canadian ~ twenty-first century literature since 1999

Lot of My Sister
by Alison Stine
The Kent State University Press, 2001

Reviewed by T. Anders Carson

This chapbook of poetry is an incredible collection. Alison Stine made me shudder in a poem describing a school principal checking to see that everyone was clean. Students were beaten with a switch if they weren’t. She doesn’t describe the beating--only the possibility, the shame and blood rising to her face as she stands naked from the waist for his inspection.

Stine climbs to the emotional threshold, then tumbles down. It seems as if rappelling was what she was looking for, not the peak. Her last lines always find a twist, a turn, the encumbered feeling of a quick yet well-placed punch.

In another poem, “Lot of My Sister,” she meets a prostitute on the street who offers her bread. Instead of turning up her nose, as many would, she sits down and shares bread. She describes the woman and the street.

I asked if she was waiting for a ride.
She said, It’s waiting for me.

In “The Ripper’s Bride,” the last lines are beastly insightful:

Instead they say,
under his blade
in the dark ways,

the women made
no sound.
Of course
not. How

could they know,
like me, they
were being asked
for the answer?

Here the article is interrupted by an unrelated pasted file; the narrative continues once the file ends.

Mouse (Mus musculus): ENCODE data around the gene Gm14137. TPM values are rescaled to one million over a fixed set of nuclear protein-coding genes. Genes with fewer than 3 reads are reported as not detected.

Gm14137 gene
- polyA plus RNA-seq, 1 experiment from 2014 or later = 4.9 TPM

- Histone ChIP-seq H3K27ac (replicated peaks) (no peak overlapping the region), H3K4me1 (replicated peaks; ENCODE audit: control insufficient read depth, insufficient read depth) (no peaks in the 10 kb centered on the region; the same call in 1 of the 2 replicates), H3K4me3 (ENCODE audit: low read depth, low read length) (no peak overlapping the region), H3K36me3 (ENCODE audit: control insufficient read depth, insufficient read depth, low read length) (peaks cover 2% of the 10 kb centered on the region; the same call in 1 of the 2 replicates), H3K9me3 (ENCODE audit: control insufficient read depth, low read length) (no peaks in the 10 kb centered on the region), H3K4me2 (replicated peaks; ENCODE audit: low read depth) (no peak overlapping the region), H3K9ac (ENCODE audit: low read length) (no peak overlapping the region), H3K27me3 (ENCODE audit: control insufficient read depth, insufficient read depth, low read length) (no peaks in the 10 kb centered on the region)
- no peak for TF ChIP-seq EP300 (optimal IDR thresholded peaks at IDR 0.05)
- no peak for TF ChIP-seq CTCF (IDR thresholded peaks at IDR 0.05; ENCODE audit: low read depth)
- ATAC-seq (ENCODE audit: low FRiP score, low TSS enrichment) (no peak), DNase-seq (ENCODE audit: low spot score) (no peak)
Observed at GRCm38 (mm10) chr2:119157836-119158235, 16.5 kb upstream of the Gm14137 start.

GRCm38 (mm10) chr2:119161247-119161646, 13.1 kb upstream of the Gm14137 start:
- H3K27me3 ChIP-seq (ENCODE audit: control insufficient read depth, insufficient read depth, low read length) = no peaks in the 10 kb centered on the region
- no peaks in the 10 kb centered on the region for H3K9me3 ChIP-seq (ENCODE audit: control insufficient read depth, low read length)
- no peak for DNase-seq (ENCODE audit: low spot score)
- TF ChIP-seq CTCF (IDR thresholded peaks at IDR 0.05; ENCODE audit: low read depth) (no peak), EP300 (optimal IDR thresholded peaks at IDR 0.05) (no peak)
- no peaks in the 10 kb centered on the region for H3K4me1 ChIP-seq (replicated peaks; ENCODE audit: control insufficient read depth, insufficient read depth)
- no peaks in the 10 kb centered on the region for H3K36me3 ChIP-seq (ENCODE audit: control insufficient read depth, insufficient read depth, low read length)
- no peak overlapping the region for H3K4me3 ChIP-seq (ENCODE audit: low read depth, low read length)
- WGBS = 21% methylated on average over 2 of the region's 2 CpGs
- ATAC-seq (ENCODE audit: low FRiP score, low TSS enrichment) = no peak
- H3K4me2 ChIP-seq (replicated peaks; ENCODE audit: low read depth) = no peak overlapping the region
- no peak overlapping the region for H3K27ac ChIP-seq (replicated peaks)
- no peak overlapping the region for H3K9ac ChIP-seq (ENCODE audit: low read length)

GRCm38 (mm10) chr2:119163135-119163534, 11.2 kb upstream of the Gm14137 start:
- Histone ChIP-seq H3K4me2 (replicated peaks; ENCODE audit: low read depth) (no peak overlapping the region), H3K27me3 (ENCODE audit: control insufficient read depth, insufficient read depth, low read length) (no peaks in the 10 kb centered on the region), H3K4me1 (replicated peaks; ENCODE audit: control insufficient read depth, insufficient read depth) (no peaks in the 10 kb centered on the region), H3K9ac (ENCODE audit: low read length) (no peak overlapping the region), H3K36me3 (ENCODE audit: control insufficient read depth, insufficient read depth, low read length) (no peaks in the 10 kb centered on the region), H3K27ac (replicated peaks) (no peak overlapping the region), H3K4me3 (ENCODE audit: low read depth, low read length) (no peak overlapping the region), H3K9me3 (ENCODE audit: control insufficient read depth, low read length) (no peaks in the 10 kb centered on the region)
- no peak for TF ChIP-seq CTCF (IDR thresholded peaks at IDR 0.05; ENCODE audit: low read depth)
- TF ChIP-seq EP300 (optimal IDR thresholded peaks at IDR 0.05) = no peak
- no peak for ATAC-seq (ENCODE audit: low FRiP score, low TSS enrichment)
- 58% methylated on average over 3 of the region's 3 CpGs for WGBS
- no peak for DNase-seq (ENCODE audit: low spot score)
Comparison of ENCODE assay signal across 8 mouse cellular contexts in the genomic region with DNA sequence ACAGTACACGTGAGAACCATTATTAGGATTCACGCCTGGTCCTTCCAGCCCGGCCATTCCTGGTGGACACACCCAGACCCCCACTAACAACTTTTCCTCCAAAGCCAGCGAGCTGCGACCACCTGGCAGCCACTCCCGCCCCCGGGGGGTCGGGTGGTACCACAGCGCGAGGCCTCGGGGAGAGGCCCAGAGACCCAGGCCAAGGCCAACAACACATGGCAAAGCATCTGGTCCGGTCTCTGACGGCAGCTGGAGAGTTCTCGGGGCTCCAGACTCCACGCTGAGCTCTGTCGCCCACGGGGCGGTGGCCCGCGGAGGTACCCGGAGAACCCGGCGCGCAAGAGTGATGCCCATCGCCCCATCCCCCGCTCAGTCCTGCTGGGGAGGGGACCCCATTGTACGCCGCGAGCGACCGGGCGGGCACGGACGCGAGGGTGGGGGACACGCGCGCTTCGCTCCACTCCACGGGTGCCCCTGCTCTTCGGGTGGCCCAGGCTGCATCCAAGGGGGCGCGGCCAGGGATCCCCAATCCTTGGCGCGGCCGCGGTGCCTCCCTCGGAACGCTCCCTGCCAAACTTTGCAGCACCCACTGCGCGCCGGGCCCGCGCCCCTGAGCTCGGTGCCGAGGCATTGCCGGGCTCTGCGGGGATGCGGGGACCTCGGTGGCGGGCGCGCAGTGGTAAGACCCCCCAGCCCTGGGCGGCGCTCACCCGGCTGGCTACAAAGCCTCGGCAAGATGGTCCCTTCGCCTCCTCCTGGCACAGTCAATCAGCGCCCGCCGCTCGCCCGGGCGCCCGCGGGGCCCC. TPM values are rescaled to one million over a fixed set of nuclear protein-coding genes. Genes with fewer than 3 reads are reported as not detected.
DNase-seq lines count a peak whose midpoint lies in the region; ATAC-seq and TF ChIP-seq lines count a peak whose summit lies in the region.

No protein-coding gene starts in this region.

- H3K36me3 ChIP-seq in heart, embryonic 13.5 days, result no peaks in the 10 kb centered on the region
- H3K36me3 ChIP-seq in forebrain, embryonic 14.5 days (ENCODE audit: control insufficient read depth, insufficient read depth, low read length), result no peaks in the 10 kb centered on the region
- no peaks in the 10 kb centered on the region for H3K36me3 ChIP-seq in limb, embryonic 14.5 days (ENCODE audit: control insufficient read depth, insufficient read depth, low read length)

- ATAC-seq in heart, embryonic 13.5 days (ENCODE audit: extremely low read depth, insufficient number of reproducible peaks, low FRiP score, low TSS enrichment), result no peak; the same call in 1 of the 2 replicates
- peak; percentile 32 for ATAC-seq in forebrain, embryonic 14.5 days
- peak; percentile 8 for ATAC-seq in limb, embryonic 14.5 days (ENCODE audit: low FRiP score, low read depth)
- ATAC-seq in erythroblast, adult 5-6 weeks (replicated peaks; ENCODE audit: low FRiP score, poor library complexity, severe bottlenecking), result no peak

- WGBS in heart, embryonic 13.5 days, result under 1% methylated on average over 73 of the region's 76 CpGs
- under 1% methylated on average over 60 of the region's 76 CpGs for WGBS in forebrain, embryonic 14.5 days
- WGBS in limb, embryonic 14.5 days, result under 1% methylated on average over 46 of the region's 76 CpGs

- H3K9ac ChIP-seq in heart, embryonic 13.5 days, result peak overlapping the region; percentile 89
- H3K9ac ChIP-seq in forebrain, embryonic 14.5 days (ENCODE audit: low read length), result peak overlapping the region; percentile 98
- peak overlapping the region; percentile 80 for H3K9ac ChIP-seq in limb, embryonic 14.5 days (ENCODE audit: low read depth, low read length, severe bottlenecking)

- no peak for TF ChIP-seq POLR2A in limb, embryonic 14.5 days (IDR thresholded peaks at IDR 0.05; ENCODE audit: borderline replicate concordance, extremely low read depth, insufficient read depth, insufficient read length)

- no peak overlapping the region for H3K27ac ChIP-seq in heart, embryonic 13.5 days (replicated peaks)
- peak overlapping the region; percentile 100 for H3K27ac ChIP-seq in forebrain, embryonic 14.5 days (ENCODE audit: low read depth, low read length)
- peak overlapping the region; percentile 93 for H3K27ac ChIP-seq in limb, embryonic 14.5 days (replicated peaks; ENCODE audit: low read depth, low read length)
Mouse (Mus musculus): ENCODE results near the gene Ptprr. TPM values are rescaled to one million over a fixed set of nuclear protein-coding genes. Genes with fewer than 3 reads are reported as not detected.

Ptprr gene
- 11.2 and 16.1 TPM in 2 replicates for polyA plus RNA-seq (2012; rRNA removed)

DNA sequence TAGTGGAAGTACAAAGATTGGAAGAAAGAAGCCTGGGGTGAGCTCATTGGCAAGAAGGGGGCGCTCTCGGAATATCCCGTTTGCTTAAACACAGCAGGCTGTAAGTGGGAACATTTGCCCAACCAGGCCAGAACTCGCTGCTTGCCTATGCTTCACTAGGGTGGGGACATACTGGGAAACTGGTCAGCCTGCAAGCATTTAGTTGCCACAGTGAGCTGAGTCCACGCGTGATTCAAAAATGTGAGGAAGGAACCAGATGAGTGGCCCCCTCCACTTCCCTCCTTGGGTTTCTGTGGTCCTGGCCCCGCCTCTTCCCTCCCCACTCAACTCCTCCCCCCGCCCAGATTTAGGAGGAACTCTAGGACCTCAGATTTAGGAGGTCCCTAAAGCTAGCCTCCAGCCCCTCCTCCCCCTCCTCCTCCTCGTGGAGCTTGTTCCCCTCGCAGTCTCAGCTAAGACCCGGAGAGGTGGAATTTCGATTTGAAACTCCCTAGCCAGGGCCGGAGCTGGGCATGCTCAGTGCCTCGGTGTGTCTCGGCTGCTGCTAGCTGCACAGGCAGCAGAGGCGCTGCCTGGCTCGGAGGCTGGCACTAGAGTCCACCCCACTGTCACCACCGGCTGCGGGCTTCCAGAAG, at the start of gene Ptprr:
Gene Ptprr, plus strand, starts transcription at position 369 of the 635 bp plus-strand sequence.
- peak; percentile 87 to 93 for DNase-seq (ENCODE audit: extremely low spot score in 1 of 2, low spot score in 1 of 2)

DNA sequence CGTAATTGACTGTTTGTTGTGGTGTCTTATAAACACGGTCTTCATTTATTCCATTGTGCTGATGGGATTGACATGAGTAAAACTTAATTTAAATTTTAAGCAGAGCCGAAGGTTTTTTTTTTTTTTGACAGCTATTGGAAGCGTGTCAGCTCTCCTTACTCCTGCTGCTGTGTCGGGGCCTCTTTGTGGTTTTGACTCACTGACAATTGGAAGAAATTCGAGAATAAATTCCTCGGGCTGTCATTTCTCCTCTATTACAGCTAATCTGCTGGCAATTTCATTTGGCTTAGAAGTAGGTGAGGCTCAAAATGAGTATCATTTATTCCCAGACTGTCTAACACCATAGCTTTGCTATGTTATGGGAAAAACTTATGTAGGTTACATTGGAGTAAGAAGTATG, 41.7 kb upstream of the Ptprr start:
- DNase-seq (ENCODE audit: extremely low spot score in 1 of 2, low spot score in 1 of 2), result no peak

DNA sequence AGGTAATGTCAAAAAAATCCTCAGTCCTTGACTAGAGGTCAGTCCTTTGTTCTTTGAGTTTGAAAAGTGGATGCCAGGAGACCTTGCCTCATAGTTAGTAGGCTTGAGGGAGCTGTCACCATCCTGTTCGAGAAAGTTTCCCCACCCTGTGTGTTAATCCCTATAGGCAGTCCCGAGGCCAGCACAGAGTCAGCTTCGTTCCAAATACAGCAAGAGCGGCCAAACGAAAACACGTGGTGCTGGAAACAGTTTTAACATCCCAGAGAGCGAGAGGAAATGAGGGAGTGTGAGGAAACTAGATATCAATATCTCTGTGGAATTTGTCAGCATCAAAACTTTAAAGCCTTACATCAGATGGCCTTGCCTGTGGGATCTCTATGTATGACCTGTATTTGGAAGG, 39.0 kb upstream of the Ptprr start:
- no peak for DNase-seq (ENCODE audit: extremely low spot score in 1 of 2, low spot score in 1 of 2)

She has gone places in her mind that many of us are too frightened to approach. Her writing takes risks and is successful with conjuring up images that will linger with you.

Stine knows what it takes to describe a shadow. In the poem “Vincent’s Ear,” she describes a deformity. I think it goes beyond the ear. It is almost a universal deformity that she relates. It could be a limp, a twitch or possibly a shake.

Only the side show will take me now,
and the doctor in California.

She is carefully and almost playfully creating worlds so that we might see our own in a new light. Her writing is bold, nakedly surreal, yet believable in a stain of brightness that is truth. A definitive page flipper. And when you finish you just want more.

T. Anders Carson is a poet living in Portland, ON.







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